Copyright Privacy Trademark

Be Very Evil


‘Don’t Be Evil’ is the formal corporate motto of Google

About a month ago, Google Inc. was the victim of some good-humoured lampooning at the hands of Peng! Collective, a German activist group, which believes in “subversive direct action, culture jamming, civil disobedience and guerrilla communications”.

What Peng did was that it created a site called ‘Google Nest’ (a spoof of ‘Nest Labs’ acquired by Google) and purported to launch four Google products, namely- Google Hug, Google Bye, Google Bee and Google Trust. These products. supposedly created by analyzing user pattern and gathering data, were unveiled at Republica  (Europe’s prominent tech and innovation conference) by two Peng activists posing as Google employees; the products were touted to be Google’s response to public debate surrounding privacy and government surveillance. At the end of the presentation, the live-streaming was switched off and the joke explained to the audience; people were encouraged to spread the hoax. (Google Nest was an attempt at highlighting the privacy policies of Google, which are aimed at subjecting users to unabashed surveillance of their data and behaviour.)

Google Nest products being unveiled at Republica

Google Nest products being unveiled at Republica

When news of this spread online, Google Trademark Team sent a cease-and-desist letter to Peng; Google demanded inter alia that Peng give a written confirmation that it would transfer the Google Nest domain name to Google Inc. and also state clearly that the site Google Nest did not enjoy any affiliation with Google and was a parody site.

Peng, represented by Electronic Frontier Foundation (EFF), sent a reply to the Google Trademark Team noting that the site is a pure political commentary and is as such protected under The Lanham Act since the usage of the Google trademark by Peng is not of an economical nature.

Further, EFF in its reply stated that the use of the Google name and logo by Google Nest on its website was protected under the doctrine of ‘nominative fair use’, the doctrine particularly recognized in case of parody in Mattel, Inc. v. Walking Mountain Prods [353 F.3d 792 (9th Cir. 2003)].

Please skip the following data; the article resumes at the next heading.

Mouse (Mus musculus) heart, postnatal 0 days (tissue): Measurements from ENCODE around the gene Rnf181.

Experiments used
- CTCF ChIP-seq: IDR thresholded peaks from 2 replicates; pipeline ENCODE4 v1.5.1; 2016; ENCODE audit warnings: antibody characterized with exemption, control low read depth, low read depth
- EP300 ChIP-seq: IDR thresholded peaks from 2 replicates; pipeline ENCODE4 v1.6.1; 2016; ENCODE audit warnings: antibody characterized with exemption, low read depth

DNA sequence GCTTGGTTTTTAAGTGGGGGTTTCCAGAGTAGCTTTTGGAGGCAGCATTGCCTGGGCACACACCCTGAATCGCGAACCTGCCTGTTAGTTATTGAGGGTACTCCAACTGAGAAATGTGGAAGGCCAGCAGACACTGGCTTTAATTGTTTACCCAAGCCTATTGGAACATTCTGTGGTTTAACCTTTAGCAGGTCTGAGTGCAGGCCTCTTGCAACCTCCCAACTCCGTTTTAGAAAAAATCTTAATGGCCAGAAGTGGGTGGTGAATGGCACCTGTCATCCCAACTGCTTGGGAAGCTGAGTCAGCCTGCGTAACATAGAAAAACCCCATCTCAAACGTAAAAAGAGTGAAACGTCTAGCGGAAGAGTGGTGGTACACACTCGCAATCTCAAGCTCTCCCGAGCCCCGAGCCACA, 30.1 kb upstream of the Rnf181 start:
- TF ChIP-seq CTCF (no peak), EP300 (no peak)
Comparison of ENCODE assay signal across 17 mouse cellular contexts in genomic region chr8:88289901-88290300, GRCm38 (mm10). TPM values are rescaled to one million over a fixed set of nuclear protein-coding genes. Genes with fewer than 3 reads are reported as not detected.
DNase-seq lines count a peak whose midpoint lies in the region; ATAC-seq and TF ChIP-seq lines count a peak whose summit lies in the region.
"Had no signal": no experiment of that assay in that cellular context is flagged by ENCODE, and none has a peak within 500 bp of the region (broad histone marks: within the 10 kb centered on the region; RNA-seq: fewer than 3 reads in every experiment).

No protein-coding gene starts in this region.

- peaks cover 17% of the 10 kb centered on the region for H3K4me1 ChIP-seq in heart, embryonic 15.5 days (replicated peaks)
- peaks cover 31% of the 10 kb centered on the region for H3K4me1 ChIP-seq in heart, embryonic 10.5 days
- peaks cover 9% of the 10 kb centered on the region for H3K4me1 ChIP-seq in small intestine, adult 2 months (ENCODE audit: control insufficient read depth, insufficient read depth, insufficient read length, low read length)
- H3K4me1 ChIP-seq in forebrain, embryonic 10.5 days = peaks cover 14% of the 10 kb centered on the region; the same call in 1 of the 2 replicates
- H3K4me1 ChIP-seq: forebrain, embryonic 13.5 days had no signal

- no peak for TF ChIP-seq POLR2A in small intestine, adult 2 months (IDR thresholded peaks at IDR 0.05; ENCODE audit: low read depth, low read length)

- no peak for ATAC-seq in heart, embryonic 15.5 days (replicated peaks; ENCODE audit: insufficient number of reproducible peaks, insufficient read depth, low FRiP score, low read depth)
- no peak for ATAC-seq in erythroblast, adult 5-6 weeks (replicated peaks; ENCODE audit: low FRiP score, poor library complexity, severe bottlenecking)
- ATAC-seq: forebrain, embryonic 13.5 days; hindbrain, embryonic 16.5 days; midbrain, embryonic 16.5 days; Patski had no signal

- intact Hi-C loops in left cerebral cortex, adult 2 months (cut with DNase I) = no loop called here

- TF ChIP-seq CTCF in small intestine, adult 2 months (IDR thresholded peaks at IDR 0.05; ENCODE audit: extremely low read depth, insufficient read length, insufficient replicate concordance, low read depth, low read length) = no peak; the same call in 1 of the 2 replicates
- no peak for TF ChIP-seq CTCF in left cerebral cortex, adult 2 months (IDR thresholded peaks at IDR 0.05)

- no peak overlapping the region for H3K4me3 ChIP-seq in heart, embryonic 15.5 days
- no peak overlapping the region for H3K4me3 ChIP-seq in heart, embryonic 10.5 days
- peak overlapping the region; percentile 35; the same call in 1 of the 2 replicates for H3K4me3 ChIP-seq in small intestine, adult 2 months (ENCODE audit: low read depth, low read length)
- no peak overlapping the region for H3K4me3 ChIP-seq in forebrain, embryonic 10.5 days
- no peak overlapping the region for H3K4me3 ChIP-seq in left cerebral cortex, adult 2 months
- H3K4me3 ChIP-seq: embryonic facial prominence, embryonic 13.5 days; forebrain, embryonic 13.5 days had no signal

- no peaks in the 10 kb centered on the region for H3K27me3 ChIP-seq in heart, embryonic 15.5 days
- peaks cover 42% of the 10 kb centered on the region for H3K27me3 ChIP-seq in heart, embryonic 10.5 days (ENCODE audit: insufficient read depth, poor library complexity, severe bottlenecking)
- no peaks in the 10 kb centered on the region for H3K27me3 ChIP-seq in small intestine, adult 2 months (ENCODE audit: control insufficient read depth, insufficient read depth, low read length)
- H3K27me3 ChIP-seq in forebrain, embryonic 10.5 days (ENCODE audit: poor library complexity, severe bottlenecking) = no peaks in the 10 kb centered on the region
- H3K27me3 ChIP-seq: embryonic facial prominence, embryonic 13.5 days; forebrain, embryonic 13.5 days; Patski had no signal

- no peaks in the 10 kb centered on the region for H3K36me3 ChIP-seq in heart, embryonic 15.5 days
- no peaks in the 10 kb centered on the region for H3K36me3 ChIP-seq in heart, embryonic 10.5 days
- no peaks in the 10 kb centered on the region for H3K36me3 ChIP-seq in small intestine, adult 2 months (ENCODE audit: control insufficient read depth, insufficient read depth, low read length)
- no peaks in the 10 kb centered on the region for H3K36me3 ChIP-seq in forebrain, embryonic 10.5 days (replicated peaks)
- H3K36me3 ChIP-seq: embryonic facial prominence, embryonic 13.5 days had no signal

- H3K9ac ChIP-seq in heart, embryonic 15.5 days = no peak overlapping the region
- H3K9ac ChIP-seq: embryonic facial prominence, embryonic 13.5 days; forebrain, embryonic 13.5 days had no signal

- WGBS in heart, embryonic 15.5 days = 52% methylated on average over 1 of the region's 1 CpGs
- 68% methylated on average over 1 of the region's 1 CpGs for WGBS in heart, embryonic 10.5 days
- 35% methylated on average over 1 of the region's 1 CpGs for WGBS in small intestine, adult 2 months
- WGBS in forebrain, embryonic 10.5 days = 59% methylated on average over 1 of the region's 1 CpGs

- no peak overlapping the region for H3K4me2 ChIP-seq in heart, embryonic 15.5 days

Peng did comply with Google’s letter inasmuch as it revised its site google-nest.org to discuss the parody and Google’s response to it; Peng, however, refused to transfer the domain name of its hoax site to Google. You can view the revised site as it stands today here.

This is perhaps the first time that such a hoax has been played on Google and one that they definitely did not take to very kindly.

Although news of the hoax might have died down, what is worth noting is the overbearing attitude of companies like Google which resort to trademark/copyright law in order to disrupt efforts of public-spirited people who question their ideology.

 Recently, a group of students from Evergreen State College wrote and produced a play called ‘O.U.T.: Once Upon a Time’ which they were to perform in college as part of Quisney Project; the play was a queer musical which involved parodic use of Disney songs in order to criticize Disney which, in their view, perpetrates gender stereotypes in its movies.

The college administration at Evergreen State College, though initially supportive of the play, cancelled the performance of the play on the ground that it raised copyright concerns. Washington Lawyers for the Arts (WLA) (which is advising the students at Evergreen) in an open letter has detailed how the play falls in the fair-use exception of copyright law.

In my opinion, both Google Nest and the Quisney Project are works protected under the fair-use provision and it is unfortunate that works which seek to make a social impact through creative use of satire are often clamped down by using copyright/trademark law.

Google’s reaction to the Peng affair was dismal; losing its sense of humor is a very unfortunate path for Google to tread – certainly not aligned with its supposed ‘do no evil’ catchline, given that it’s also in the midst of all these privacy concerns. (Read about EU’s recent ruling on ‘right to be forgotten’ here).

I believe that parodies which are socially and politically relevant are afforded little protection in general. In India, it is easy to banish a work of satire from the public domain on ground that it offends religious sentiments or is defamatory or is intended to provoke breach of national peace. The tolerance threshold in our country is evidently low- in 2012, the Government announced the removal of cartoons of politicians from NCERT textbooks saying that it “poisoned the student mind.”

We need to remind ourselves that IP laws were intended at protecting creativity and not stifling it and IP should never be used as an instrument to gag works which comment on matters of social importance.

[On a related note, we would like to inform our readers that ‘Internet’s Own Boy’ (the award winning documentary on the life of late internet activist, Aaron Swartz) is releasing on June, 27th and is now available to pre-order as a Creative Commons- licensed  video download.]

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